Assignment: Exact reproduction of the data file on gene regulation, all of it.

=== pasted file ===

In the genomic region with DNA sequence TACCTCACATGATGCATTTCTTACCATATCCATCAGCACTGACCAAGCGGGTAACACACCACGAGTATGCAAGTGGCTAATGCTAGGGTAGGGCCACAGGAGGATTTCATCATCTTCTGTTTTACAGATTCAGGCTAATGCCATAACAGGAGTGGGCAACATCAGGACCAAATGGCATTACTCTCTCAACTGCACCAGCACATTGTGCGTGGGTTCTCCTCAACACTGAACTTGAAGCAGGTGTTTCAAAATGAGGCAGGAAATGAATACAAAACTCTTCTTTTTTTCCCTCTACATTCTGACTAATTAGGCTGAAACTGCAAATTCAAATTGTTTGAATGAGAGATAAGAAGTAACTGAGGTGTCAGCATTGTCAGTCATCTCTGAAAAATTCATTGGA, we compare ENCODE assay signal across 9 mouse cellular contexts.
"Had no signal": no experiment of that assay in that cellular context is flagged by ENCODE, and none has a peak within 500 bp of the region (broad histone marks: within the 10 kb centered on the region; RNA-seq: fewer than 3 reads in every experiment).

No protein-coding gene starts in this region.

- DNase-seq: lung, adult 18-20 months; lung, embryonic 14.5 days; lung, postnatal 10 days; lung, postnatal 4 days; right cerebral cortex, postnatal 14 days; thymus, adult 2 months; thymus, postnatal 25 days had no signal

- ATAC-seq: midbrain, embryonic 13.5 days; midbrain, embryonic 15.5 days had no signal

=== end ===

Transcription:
In the genomic region with DNA sequence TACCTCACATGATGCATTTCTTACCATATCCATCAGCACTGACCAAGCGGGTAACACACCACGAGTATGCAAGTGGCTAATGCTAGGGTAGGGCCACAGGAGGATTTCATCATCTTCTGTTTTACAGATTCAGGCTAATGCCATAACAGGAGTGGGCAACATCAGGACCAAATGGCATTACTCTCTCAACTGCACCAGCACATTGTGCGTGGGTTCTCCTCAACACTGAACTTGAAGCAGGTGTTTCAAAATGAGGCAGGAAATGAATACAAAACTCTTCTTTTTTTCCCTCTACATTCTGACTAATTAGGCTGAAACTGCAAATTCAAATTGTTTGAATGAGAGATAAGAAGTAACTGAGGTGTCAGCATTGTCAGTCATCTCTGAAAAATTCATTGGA, we compare ENCODE assay signal across 9 mouse cellular contexts.
"Had no signal": no experiment of that assay in that cellular context is flagged by ENCODE, and none has a peak within 500 bp of the region (broad histone marks: within the 10 kb centered on the region; RNA-seq: fewer than 3 reads in every experiment).

No protein-coding gene starts in this region.

- DNase-seq: lung, adult 18-20 months; lung, embryonic 14.5 days; lung, postnatal 10 days; lung, postnatal 4 days; right cerebral cortex, postnatal 14 days; thymus, adult 2 months; thymus, postnatal 25 days had no signal

- ATAC-seq: midbrain, embryonic 13.5 days; midbrain, embryonic 15.5 days had no signal